Before you start recycling, find out what the rules are and follow them


March 11, 1992|By Susan McGrath | Susan McGrath,Los Angeles Times Syndicate

In South Seattle, where I used to live, recycling was a breeze. Newspaper, steel cans, tinned cans, aluminum cans, bottles of every color, magazines, mixed paper, junk mail and cardboard? I tossed them together in a huge cart on wheels that got emptied, curbside, once a month.

The only minor inconvenience was that the cart would fill up prematurely, obliging us to slink down the alley in the wee hours looking for neighbors with emptier bins. We eventually figured out that the city was happy to supply us with a second cart, and all was recycling bliss.

Then we moved several miles north. Now we separate our recyclables: newspapers in the dark green crate, cans and bottles in the yellow crate, mixed paper in the pale green crate and cardboard boxes flattened and stacked vertically between two crates.

We set out the crates once a week for pickup. (I like the dignified sound of "set out." What we actually do is chase the recycling truck down the street, shrieking and ejecting recyclables as we go.)

The first week in our new house, we didn't have the faintest idea what the exact configuration for our recyclables was. Were we supposed to strip the cans? Tie the papers? Rip out junk mail windows? Too shy to ask, there we were, up to our elbows in the neighbors' bins again, trying to figure the system out. It's important to know.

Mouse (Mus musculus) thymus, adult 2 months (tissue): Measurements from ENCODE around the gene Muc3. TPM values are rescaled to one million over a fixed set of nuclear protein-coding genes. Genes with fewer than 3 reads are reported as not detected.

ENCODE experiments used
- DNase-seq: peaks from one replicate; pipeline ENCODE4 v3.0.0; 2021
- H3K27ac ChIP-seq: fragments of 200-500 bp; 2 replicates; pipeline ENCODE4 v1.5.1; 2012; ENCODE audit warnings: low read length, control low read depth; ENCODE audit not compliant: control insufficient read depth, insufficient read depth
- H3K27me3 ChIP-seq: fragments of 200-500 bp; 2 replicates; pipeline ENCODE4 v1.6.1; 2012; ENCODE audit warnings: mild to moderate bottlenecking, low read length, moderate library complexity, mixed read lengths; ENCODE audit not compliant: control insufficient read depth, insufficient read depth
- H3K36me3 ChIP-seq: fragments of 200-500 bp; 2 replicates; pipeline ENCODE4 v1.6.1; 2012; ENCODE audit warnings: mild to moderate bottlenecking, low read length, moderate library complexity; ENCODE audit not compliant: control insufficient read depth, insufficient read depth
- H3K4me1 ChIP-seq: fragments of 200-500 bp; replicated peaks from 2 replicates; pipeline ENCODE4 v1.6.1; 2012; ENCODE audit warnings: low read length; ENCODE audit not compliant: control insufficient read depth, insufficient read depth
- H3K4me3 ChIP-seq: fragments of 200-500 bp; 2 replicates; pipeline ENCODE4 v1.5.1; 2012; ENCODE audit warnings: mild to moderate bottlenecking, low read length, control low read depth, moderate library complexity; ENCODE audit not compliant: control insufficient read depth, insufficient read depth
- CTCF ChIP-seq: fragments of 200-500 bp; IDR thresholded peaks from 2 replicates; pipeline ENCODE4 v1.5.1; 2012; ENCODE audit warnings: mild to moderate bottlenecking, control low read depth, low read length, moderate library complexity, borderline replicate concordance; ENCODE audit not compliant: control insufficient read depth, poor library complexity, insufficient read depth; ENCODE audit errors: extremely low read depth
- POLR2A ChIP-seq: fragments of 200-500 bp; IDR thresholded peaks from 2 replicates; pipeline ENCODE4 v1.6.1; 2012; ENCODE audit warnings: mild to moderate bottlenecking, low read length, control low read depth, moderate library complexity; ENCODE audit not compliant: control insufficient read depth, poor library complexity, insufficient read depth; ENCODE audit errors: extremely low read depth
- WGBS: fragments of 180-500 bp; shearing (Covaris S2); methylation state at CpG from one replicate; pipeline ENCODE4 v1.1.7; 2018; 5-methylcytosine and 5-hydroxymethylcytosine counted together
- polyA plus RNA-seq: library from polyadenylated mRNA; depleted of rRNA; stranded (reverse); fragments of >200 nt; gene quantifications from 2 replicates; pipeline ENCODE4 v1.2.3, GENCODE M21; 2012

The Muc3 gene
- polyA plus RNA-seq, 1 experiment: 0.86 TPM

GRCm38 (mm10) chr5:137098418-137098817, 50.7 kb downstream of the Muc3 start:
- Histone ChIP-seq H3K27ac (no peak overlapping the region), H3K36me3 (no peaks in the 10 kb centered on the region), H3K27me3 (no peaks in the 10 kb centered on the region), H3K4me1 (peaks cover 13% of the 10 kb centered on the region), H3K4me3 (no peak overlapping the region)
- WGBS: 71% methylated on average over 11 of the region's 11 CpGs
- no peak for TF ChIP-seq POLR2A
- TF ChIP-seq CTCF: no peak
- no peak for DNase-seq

Though recycling has come a long way in the past 10 years, it's hardly a moneymaker in most areas. Because the alternatives -- dumping the stuff in landfills or building incinerators -- are more expensive than recycling, communities can subsidize recycling programs and still come out ahead.

What can you do to help make recycling cost-effective for your community? You can help by not contaminating your recyclables with non-recyclable items.

Your job is to pony up your recyclables just the way your city wants them. For example: steel cans. Should they be peeled? Flattened? Ends cut off? Can you throw in the ends of frozen juice containers? What about clean aluminum foil? What about those cans that seem to have steel sides and aluminum tops and bottoms?

If you're not sure how your city wants your recyclables, find the number of a helpful person at your trash utility and keep it somewhere handy. Make a list of what the city takes, in what form it likes it and what the city won't take.

The rules vary widely from place to place, but here are a few universals:

* Rinse empty bottles and cans. Dirty ones attract vermin.

* Don't get carried away with rinsing bottles and cans. Water, especially hot water, is a precious commodity.

* Peel cans, recycle the labels with your mixed paper.

* Remove caps, stoppers and wires from bottles.

* Don't throw your old tea cup in with your bottles. The ceramic cup is made of different materials and has a different melting point than bottle glass. If the cup slips unnoticed through the system, it can ruin a whole batch of glass.

* Ditto light bulbs, glassware and window panes.

* Paper soiled with food cannot be recycled. That means no dirty pizza boxes, no used paper plates, towels and napkins, no used Happy Meal boxes with ketchup on them.

* Don't improvise. If you're wondering whether the recycler will take Spot's metal water dish you just ran over, call and ask. If you want to recycle your old paperbacks that got rained on before Goodwill picked them up, call and ask. If you'd like to throw in your aluminum tea pot that melted last week, call and ask.

And keep up the good work. Recycling is something we can all be proud of.

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